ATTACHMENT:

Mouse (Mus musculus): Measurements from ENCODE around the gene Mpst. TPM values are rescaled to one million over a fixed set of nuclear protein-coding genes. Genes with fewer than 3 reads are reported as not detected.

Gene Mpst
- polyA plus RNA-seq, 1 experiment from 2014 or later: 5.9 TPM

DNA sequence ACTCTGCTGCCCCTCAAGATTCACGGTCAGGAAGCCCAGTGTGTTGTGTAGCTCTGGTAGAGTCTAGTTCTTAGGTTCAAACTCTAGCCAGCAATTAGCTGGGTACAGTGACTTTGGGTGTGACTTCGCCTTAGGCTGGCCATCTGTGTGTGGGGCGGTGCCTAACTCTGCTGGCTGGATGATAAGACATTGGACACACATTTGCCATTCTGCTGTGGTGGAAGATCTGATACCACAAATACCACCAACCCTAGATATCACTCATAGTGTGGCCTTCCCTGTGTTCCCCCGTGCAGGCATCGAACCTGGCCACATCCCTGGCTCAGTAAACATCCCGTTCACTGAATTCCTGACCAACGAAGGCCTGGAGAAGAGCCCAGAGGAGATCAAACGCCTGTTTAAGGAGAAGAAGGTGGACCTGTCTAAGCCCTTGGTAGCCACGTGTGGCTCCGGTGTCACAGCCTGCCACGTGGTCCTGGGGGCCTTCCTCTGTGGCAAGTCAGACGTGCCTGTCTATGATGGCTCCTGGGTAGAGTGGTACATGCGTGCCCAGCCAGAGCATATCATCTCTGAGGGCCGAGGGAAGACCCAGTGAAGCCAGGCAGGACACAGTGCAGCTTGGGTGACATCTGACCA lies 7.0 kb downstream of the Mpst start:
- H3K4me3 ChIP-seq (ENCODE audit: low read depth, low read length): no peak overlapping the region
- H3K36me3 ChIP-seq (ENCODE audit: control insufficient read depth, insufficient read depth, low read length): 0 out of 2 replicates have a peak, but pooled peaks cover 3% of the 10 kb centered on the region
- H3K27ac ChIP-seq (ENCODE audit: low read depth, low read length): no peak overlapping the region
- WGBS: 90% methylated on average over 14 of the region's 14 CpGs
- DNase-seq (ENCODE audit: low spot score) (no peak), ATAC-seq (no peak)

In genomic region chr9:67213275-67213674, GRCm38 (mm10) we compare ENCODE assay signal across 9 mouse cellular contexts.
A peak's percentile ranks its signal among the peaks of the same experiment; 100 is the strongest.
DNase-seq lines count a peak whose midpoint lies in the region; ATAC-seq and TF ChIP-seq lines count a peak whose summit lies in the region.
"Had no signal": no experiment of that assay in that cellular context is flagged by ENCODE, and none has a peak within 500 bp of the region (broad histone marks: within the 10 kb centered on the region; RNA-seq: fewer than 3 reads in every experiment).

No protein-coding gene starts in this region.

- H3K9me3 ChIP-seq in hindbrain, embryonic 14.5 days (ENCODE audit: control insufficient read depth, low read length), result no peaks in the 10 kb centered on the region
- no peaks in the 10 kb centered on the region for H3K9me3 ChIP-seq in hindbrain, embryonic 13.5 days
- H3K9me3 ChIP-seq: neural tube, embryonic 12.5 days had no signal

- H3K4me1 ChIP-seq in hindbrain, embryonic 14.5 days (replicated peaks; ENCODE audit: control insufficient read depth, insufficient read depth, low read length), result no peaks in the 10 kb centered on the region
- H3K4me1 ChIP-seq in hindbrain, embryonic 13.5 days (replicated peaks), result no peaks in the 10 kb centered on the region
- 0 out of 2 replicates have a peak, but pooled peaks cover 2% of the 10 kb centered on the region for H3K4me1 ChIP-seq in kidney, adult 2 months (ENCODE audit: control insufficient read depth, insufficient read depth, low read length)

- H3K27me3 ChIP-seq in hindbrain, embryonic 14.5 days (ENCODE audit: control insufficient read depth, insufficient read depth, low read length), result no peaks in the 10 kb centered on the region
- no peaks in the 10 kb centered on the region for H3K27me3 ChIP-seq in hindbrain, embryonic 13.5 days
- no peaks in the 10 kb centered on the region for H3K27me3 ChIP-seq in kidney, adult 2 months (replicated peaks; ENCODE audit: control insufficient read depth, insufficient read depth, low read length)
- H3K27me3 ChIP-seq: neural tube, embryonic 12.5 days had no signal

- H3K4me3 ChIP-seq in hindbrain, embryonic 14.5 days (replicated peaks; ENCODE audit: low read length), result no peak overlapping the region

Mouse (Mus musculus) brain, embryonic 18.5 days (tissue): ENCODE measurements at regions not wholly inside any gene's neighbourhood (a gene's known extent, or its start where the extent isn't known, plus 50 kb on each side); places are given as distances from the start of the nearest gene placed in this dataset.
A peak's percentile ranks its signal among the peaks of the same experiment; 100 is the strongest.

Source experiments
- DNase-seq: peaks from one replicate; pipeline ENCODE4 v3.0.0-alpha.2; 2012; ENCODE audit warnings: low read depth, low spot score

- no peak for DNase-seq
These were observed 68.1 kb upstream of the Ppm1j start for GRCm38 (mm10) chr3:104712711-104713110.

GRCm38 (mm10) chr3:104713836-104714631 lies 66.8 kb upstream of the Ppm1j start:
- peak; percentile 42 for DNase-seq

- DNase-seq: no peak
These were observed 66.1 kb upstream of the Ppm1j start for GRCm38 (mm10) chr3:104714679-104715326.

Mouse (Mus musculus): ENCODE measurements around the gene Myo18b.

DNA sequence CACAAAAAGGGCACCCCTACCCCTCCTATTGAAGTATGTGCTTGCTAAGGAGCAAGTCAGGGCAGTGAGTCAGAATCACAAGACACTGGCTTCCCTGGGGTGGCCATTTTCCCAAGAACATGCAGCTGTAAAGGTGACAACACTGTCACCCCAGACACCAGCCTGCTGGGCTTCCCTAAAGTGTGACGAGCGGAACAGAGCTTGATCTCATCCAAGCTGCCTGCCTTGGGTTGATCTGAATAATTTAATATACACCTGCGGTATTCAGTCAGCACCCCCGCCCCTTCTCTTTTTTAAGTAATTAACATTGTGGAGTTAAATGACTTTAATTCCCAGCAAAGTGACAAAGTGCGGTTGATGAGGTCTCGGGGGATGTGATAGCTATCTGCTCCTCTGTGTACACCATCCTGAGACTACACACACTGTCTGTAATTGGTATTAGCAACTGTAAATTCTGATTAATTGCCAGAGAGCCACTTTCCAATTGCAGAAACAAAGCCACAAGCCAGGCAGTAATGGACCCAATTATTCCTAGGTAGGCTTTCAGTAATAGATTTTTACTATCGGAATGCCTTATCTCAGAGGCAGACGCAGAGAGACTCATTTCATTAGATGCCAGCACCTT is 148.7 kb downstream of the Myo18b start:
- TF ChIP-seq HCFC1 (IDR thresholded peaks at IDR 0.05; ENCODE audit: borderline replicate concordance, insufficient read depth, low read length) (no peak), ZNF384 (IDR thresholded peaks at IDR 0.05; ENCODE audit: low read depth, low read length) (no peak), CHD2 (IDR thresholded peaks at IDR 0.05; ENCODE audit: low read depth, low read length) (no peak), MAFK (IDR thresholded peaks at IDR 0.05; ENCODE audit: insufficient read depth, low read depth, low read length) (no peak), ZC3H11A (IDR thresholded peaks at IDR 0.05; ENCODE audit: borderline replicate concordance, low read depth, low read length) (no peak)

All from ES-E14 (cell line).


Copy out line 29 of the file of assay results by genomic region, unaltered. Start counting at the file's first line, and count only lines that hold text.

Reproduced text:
- DNase-seq: peaks from one replicate; pipeline ENCODE4 v3.0.0-alpha.2; 2012; ENCODE audit warnings: low read depth, low spot score